Der Playboy und der Mullah

In Indonesien gab es jüngst zwei dramatische Ereignisse: Zum einen die Haftentlassung eines radikalen muslimischen Predigers und zum anderen die Veröffentlichung eines offenherzigen Männermagazins. Nun stehen sowohl Abu Bakar Ba’asyir als auch der Playboy im Mittelpunkt des öffentlichen Interesses, aber weder dem Prediger noch dem Magazin kommt eigentlich jene Bedeutung zu, die ihnen ihre jeweiligen Gegner zuschreiben. Beide Ereignisse und die öffentliche Diskussion, die sich dazu entwickelte, treffen allerdings einen wunden Punkt im gegenwärtigen Kampf Indonesiens um seine Identität – ein Kampf der in letzter Zeit eine dramatische Wendung genommen hat.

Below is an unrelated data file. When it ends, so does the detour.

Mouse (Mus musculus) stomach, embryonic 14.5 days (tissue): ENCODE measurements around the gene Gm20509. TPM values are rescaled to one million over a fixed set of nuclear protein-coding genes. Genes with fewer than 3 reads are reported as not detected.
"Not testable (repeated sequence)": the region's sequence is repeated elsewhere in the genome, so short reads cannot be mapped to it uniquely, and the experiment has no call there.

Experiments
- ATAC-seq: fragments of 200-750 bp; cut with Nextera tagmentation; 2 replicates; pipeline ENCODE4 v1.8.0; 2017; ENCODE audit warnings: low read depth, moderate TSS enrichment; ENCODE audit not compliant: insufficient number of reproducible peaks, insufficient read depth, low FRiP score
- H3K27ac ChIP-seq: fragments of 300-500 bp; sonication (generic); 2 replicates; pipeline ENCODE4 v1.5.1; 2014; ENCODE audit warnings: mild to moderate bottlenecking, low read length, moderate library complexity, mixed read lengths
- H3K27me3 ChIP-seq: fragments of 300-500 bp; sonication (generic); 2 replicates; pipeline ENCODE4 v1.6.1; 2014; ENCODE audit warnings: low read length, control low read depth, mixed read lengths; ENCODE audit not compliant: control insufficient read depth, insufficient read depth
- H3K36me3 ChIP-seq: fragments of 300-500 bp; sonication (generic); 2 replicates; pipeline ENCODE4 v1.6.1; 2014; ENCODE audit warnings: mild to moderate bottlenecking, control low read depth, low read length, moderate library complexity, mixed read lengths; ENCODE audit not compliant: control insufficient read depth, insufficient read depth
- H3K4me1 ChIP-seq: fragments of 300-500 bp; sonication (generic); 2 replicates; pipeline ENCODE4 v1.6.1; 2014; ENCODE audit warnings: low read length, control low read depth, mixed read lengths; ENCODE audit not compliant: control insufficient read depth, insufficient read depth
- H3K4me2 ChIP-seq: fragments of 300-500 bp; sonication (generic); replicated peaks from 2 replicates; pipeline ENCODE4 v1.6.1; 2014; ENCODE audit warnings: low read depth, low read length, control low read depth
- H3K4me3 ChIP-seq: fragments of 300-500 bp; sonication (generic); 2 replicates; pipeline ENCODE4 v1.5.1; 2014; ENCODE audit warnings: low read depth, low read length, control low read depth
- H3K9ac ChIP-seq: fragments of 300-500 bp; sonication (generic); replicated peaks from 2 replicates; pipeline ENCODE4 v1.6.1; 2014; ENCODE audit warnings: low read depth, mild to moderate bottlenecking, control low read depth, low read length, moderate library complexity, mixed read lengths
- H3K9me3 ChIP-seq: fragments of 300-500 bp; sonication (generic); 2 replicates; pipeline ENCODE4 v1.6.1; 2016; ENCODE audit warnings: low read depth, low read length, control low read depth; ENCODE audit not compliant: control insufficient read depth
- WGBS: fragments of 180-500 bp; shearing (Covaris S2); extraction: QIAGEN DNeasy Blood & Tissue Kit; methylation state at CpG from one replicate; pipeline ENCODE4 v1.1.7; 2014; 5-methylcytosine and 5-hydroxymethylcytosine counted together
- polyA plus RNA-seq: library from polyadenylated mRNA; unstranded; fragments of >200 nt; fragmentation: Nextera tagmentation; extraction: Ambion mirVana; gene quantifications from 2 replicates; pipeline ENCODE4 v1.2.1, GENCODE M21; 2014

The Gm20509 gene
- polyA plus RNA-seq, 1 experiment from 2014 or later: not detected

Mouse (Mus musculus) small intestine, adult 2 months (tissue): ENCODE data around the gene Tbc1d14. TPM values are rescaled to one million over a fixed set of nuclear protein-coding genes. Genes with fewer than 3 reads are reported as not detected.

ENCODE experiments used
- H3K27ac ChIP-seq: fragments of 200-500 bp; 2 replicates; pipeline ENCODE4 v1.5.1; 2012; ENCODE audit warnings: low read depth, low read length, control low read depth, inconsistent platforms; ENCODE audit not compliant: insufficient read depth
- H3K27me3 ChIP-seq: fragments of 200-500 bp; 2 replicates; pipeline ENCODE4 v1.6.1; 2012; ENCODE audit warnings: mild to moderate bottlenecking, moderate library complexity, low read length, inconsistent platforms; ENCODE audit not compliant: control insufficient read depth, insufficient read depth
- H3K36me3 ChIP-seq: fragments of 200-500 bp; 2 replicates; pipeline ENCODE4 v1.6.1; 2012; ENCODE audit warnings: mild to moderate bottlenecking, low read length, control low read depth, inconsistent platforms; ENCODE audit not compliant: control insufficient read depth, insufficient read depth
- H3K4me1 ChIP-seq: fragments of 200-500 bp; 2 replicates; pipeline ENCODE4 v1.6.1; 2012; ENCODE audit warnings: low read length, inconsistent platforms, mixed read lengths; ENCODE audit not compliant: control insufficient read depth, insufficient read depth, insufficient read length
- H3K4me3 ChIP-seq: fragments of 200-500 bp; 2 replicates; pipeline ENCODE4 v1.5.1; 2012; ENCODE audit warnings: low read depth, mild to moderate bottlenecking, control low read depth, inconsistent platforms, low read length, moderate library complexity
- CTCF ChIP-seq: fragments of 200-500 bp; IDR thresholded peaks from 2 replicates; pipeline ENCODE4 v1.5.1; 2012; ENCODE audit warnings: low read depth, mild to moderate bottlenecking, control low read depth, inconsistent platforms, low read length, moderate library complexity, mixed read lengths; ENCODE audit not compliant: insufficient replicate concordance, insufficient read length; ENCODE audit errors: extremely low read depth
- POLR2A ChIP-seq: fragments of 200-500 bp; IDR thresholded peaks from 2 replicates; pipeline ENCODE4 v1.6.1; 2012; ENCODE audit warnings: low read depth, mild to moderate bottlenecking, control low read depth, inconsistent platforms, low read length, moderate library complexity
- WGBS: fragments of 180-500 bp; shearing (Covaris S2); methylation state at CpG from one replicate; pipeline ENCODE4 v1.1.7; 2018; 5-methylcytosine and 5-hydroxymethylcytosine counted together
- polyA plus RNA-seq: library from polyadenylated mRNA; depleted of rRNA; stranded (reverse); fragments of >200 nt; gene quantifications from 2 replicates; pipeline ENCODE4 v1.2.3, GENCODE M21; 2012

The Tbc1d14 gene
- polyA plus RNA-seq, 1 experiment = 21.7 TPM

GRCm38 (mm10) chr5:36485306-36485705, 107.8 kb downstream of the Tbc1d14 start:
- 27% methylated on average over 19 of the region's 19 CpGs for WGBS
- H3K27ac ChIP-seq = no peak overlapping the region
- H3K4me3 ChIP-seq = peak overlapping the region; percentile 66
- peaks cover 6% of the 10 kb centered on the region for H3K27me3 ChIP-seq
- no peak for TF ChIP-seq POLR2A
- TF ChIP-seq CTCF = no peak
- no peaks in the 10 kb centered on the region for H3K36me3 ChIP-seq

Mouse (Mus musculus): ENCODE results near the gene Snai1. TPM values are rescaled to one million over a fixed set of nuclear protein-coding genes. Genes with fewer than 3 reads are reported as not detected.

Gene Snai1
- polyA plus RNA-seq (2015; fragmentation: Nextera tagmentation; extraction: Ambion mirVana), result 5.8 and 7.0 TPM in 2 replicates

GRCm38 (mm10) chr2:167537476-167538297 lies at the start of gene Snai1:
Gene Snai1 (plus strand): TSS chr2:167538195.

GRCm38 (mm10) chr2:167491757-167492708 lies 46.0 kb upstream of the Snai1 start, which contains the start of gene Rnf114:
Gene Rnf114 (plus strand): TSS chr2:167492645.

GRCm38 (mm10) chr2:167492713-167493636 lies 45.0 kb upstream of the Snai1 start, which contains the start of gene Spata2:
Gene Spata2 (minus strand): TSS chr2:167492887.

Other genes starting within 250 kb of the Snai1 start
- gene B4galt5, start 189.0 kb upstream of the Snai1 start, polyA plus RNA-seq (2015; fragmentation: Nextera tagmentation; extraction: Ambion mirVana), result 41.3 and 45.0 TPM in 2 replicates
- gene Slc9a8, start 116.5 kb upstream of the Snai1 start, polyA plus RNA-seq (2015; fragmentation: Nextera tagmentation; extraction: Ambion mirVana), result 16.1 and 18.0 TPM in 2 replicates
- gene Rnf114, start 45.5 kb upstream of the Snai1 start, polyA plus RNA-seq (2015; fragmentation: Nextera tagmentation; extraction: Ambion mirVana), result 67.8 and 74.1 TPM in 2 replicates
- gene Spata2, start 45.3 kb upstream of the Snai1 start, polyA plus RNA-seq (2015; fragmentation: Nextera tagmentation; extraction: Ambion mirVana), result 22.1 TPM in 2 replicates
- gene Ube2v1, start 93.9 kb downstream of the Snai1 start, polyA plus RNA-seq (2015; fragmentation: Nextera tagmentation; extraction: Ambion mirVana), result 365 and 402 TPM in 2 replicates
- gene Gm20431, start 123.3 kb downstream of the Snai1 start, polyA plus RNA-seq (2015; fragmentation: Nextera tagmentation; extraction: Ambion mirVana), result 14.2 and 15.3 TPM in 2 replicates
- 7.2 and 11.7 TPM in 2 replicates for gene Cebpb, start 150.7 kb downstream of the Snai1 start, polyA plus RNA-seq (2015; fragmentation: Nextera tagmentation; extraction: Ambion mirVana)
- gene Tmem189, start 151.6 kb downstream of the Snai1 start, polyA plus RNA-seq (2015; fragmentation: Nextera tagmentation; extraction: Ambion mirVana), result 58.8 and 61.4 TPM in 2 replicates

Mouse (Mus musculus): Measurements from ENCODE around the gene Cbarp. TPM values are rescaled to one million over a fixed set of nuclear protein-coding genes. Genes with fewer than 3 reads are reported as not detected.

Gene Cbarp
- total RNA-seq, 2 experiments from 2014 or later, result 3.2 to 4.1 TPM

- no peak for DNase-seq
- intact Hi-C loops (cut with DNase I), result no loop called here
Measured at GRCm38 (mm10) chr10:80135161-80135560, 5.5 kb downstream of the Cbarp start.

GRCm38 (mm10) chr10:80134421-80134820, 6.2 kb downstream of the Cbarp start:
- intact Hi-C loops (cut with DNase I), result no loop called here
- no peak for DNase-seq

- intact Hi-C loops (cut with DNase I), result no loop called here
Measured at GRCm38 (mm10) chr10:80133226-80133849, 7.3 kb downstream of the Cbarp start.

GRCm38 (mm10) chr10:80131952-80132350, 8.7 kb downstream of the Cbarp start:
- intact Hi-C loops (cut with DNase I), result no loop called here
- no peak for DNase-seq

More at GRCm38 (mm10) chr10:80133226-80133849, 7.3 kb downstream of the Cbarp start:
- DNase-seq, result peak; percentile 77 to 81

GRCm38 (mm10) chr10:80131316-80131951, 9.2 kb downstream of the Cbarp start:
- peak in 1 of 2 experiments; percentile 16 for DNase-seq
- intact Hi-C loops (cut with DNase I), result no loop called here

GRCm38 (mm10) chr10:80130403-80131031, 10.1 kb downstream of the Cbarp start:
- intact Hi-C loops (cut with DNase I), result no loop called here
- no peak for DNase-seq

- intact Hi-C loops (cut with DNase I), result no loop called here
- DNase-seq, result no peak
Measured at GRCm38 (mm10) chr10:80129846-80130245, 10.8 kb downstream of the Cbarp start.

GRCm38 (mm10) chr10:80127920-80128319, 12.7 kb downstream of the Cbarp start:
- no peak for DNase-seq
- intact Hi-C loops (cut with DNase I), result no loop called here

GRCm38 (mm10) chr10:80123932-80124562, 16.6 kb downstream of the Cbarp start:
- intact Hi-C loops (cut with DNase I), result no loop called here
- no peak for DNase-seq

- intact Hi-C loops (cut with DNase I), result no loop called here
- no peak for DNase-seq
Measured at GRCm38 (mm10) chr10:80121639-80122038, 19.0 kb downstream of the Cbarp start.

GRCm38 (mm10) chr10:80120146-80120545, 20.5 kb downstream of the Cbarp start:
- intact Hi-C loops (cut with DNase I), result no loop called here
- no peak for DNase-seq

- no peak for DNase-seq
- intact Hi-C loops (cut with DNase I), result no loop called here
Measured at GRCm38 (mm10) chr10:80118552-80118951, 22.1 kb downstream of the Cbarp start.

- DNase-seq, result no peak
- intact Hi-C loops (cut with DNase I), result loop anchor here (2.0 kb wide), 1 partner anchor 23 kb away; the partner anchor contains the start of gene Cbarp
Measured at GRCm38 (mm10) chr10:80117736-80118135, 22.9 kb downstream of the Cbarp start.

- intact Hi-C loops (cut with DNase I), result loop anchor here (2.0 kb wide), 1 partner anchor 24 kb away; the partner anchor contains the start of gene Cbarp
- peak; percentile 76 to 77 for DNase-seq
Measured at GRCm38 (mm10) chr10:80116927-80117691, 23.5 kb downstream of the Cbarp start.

Abu Bakar Ba’asyir ist ein radikaler muslimischer Prediger, der verurteilt wurde, weil er den Bombenanschlag 2002 auf Bali gepriesen hat. Von mancher Seite wurde er auch verdächtigt, noch viel stärker darin involviert gewesen zu sein. Sein Name steht auf einer Terroristenliste der UNO und zweifellos wären Indonesien und der Rest der Welt sicherer, wenn er noch hinter Gitter wäre.

Seine Freilassung an sich ist allerdings kein Beweis dafür, dass es in Indonesien zu einer Radikalisierung kommt, wie mancherorts behauptet wird. Ba’asyir wurde aus einem einfachen, gesetzlich zwingenden Grund freigelassen: Er hat seine 30-monatige Haftstrafe verbüßt.

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